MANA (“container of light” in Aramaic)
Written by Talia Baruch Dance debut: December 2009. video clip Choreographer & Artistic Director: Noa Wertheim General Manager & Artistic Director: Adi Sha’al Music: Ran Bagno Stage & Costume design: Rakefet Levy Lighting: Dani Fishof Still photography: Gadi Dagon
MANA dances the tension between container and contained, external and internal, whole and hollow. And what comes first, container or contained? In the contrast between light and darkness, does the Sun rise to fill-in the absence of Moonlight, or is it the absence of Moonlight that inspires its source of light? (Based on the “Zohar”) This timeless tale follows the flow in black and white, dark and light, with few specks of ruddy-warm. The backdrop of the seducing stark night stands in still mystic contrast to the milky-white house, symmetrically centered in its simple, stable form at the stage center. In a moment, the geometric shapes will act out the diabolic dialogue between feminine and masculine, circular and linear, curve and crevice. They’ll draw-in the drama between the forces of light and darkness, forever entangled to balance each other in the life's eternal loop.
On Stage, we see:
Feminine: circular, soft black balloon, hanging like a full moon up above the house
Masculine: linear, sharp-angle triangular roof, edgy rectangular door, protruding
Feminine: curve and crave in sensual, spiral hip-stirred movements
Masculine: stride, high-strung, across the stage, connecting the dots in linear pathways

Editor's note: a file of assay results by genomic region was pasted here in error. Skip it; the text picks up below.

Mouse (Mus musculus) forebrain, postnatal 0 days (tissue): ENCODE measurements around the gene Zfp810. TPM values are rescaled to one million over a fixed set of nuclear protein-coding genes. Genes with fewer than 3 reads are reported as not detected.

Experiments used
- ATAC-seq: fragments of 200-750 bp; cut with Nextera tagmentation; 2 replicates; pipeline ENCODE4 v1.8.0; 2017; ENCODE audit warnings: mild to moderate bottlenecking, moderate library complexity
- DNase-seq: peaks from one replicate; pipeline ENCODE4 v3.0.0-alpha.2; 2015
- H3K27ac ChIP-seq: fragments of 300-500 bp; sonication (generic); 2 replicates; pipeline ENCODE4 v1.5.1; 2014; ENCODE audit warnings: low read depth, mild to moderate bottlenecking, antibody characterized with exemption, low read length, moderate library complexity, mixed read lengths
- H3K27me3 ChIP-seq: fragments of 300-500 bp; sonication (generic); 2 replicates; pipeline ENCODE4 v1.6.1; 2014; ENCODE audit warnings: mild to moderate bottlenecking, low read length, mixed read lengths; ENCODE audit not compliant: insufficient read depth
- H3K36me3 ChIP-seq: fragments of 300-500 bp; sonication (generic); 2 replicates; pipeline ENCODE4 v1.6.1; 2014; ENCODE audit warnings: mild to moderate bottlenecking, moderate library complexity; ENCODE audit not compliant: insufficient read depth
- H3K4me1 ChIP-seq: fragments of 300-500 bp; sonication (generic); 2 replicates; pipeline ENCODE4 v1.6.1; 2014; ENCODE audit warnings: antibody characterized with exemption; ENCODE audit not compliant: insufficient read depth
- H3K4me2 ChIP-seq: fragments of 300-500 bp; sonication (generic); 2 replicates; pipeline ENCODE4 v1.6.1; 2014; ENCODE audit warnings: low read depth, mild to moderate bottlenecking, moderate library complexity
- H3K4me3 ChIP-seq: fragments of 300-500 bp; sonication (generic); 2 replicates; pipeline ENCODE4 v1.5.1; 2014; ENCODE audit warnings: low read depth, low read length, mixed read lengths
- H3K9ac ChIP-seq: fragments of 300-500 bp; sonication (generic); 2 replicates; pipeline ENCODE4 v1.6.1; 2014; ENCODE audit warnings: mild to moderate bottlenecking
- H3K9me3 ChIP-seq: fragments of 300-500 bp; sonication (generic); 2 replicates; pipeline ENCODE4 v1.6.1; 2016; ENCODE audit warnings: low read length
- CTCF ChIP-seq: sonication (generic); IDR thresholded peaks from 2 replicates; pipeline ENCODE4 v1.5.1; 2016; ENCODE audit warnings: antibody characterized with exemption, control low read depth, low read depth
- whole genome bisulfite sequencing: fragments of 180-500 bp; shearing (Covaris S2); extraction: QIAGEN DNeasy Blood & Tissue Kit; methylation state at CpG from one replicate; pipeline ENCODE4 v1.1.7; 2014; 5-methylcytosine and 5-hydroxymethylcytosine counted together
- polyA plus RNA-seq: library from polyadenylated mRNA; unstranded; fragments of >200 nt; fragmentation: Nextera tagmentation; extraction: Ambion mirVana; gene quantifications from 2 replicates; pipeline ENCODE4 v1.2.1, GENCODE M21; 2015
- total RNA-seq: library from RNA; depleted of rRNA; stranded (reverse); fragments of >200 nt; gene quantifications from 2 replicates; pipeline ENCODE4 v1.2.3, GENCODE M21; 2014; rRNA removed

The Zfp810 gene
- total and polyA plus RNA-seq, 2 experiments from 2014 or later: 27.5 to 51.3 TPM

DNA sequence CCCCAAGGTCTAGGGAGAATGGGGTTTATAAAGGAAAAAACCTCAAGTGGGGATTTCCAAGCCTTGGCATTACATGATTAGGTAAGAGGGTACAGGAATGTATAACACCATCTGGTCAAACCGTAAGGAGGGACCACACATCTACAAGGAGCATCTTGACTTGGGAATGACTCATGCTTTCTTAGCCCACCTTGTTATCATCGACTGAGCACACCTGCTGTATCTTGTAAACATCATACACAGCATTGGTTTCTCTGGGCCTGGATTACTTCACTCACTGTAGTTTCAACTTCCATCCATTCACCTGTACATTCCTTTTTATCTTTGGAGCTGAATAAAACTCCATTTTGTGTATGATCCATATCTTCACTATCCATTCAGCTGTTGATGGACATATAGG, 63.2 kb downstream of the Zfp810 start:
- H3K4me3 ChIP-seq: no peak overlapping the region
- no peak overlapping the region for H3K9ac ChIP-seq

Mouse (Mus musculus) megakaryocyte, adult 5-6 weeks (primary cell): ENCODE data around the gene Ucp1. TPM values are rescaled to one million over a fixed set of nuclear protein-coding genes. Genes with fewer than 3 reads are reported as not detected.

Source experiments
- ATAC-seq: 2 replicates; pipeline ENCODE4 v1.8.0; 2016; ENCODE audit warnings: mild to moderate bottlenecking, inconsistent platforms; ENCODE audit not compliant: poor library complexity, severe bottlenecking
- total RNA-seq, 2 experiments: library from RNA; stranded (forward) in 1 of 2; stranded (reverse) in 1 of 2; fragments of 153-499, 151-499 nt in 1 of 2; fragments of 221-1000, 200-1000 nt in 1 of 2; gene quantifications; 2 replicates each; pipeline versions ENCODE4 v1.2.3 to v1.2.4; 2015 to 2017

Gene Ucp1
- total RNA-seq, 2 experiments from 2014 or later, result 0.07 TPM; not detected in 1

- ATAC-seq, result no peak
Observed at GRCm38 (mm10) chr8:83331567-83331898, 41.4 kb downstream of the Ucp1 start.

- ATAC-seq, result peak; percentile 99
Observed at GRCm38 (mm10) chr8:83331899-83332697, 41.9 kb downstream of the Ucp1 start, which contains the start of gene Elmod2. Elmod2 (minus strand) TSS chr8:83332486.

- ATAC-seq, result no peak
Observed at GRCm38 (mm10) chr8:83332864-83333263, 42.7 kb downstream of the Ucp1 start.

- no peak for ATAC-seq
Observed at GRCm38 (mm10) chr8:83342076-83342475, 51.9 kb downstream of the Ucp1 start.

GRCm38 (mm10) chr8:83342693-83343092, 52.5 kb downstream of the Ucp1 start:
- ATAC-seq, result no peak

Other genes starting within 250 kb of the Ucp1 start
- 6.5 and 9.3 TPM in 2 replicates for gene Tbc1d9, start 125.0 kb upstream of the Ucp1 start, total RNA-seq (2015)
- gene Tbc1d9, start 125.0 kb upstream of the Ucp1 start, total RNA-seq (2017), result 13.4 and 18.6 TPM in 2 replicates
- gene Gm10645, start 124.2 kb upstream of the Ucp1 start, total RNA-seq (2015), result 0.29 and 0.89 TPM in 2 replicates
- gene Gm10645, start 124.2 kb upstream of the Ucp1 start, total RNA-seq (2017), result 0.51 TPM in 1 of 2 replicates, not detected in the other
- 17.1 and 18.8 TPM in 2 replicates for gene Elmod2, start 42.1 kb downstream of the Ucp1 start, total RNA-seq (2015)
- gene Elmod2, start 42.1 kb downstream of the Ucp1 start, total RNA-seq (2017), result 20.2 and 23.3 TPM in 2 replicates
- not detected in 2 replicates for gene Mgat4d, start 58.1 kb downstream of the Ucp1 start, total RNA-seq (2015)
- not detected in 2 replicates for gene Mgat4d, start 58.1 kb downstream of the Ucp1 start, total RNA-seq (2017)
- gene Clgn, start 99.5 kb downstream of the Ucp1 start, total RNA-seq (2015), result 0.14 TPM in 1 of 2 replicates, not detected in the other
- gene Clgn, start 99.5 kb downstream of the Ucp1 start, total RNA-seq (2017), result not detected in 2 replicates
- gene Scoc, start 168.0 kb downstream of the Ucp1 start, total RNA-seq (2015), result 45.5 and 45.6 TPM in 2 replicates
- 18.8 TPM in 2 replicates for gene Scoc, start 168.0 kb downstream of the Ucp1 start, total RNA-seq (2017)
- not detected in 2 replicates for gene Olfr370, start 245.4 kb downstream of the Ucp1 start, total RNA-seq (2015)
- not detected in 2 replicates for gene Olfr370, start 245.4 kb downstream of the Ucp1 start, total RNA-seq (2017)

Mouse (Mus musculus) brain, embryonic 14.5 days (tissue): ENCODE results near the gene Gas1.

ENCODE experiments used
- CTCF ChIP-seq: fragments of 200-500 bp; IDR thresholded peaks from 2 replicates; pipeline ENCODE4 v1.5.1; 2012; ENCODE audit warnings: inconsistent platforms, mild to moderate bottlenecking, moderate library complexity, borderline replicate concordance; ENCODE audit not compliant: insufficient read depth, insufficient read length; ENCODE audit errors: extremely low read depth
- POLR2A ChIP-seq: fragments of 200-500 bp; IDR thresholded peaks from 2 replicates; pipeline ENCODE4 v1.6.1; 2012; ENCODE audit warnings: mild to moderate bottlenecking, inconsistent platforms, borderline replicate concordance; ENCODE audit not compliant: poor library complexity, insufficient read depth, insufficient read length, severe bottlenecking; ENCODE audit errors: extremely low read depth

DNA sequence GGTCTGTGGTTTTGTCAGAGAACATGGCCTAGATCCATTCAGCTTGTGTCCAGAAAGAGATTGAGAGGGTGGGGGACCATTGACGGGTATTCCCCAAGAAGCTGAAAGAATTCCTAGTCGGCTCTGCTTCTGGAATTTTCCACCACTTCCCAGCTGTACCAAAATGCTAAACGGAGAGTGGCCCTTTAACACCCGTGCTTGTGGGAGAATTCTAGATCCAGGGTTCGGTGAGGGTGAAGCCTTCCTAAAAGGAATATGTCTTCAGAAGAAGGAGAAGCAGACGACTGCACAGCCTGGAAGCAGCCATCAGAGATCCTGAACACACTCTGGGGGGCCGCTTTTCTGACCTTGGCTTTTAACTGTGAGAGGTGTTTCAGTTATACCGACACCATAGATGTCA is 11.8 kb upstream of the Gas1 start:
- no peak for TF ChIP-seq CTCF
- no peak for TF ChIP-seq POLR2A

Both forces aspire to escape the hollow and reach the whole in their quest to be both content and container. The visual image threads throughout the dance--a black balloon attached to a dancer, outstretched, pulling her up in a vertical line, her white legs long, strong, trotting like a circus horse in a royal parade.
At first glance, the fully draped orthodox robes signal reserved modesty. But then, a teasing toe peeks under heavy garment, a pure white shoulder escapes, curving contour, tight waistline, a hip jolts in sensual reveal. The free-fall back bends and suicidal leaps shatter the quiet, restrained recital.
The music dresses the dancers like a fitted gown, in sync, in tune. I play the soundtrack CD over and over and give in to the lyric mood quietly setting in. Ran Bagno, a long-time Vertigo artistic collaborator, wrote the score and played all the instruments, except for the drums, tapped by Dani Makov. I sit with Bagno over Cappuccino on a sunny winter day in Tel Aviv and ask him about the creative process of piecing this show’s score. “Unlike some other dances, Mana isn’t a collage of fragmented scenes,” he says, “rather, it’s composed as a single, comprehensive piece. When Noa reached out with the concept of a ‘container of light’ I struggled to find just the right musical instrument to fit in…until I stumbled over my kid’s old, abandoned guitar. Something about its virgin, broken, acoustic sound was perfect for the muse.”
Watching the fluid flow of movement on stage, I’m reminded of Alexander Calder’s art—capturing compound sketches in a single line stroke. MANA carries the visual aesthetics of calligraphy: ink brush forms a black blotch on snow white paper. Then, in a skilled hand, it drifts, lifts up high, lays low, and spirals all the way through…
Vertigo Dance Company founded the Eco Art Village, where they live and create in a little utopian planet of clean air and fresh manure. This might explain why their work is genuinely untainted, raw and earthy.